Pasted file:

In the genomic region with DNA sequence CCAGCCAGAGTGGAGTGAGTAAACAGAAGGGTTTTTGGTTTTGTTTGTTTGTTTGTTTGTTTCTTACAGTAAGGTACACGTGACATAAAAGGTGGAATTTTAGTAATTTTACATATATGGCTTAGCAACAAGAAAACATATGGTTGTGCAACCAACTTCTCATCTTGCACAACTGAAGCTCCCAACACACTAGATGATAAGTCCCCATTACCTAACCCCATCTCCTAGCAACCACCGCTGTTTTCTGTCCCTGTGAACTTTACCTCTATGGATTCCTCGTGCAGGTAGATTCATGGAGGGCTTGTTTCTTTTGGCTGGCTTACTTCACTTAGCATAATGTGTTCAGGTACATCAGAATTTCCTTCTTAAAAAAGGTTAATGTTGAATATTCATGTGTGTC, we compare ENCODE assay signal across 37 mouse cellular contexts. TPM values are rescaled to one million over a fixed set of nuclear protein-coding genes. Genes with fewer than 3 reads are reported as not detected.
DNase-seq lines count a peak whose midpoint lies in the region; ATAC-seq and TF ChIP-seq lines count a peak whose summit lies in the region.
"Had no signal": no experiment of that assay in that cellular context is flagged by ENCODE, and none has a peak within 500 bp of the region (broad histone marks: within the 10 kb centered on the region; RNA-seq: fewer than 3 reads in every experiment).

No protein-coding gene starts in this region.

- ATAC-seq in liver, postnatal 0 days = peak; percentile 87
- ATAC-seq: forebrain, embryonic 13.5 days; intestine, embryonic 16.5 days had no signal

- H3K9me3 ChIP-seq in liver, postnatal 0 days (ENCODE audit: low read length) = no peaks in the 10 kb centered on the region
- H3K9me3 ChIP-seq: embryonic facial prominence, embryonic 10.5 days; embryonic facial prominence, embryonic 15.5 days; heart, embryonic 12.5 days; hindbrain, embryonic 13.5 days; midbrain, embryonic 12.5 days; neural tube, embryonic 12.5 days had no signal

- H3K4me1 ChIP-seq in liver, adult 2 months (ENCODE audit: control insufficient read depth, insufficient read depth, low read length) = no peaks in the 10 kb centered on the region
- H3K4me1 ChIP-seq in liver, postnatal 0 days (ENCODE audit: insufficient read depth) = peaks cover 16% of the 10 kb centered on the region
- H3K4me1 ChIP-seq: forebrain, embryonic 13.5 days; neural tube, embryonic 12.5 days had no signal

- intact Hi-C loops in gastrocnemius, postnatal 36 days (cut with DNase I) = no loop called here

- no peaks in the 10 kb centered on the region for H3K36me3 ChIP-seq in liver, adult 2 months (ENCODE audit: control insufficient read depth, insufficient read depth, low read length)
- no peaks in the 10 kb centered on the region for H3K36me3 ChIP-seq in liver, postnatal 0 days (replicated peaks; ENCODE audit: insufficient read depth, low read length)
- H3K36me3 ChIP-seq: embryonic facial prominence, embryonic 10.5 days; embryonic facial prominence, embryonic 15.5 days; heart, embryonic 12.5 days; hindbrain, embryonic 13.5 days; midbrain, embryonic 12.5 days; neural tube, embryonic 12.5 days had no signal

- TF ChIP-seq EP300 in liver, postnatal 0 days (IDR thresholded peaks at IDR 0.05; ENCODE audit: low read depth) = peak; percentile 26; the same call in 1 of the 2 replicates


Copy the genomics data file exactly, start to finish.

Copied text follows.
In the genomic region with DNA sequence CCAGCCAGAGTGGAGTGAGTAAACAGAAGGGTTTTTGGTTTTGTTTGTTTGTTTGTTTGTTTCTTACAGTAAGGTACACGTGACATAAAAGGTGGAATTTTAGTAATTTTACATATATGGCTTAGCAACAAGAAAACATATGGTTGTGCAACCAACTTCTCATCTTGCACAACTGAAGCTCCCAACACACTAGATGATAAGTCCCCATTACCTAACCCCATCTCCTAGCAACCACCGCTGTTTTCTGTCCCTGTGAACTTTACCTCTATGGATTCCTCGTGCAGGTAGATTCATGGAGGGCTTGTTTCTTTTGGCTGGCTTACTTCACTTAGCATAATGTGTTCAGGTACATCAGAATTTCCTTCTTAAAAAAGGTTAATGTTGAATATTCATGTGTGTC, we compare ENCODE assay signal across 37 mouse cellular contexts. TPM values are rescaled to one million over a fixed set of nuclear protein-coding genes. Genes with fewer than 3 reads are reported as not detected.
DNase-seq lines count a peak whose midpoint lies in the region; ATAC-seq and TF ChIP-seq lines count a peak whose summit lies in the region.
"Had no signal": no experiment of that assay in that cellular context is flagged by ENCODE, and none has a peak within 500 bp of the region (broad histone marks: within the 10 kb centered on the region; RNA-seq: fewer than 3 reads in every experiment).

No protein-coding gene starts in this region.

- ATAC-seq in liver, postnatal 0 days = peak; percentile 87
- ATAC-seq: forebrain, embryonic 13.5 days; intestine, embryonic 16.5 days had no signal

- H3K9me3 ChIP-seq in liver, postnatal 0 days (ENCODE audit: low read length) = no peaks in the 10 kb centered on the region
- H3K9me3 ChIP-seq: embryonic facial prominence, embryonic 10.5 days; embryonic facial prominence, embryonic 15.5 days; heart, embryonic 12.5 days; hindbrain, embryonic 13.5 days; midbrain, embryonic 12.5 days; neural tube, embryonic 12.5 days had no signal

- H3K4me1 ChIP-seq in liver, adult 2 months (ENCODE audit: control insufficient read depth, insufficient read depth, low read length) = no peaks in the 10 kb centered on the region
- H3K4me1 ChIP-seq in liver, postnatal 0 days (ENCODE audit: insufficient read depth) = peaks cover 16% of the 10 kb centered on the region
- H3K4me1 ChIP-seq: forebrain, embryonic 13.5 days; neural tube, embryonic 12.5 days had no signal

- intact Hi-C loops in gastrocnemius, postnatal 36 days (cut with DNase I) = no loop called here

- no peaks in the 10 kb centered on the region for H3K36me3 ChIP-seq in liver, adult 2 months (ENCODE audit: control insufficient read depth, insufficient read depth, low read length)
- no peaks in the 10 kb centered on the region for H3K36me3 ChIP-seq in liver, postnatal 0 days (replicated peaks; ENCODE audit: insufficient read depth, low read length)
- H3K36me3 ChIP-seq: embryonic facial prominence, embryonic 10.5 days; embryonic facial prominence, embryonic 15.5 days; heart, embryonic 12.5 days; hindbrain, embryonic 13.5 days; midbrain, embryonic 12.5 days; neural tube, embryonic 12.5 days had no signal

- TF ChIP-seq EP300 in liver, postnatal 0 days (IDR thresholded peaks at IDR 0.05; ENCODE audit: low read depth) = peak; percentile 26; the same call in 1 of the 2 replicates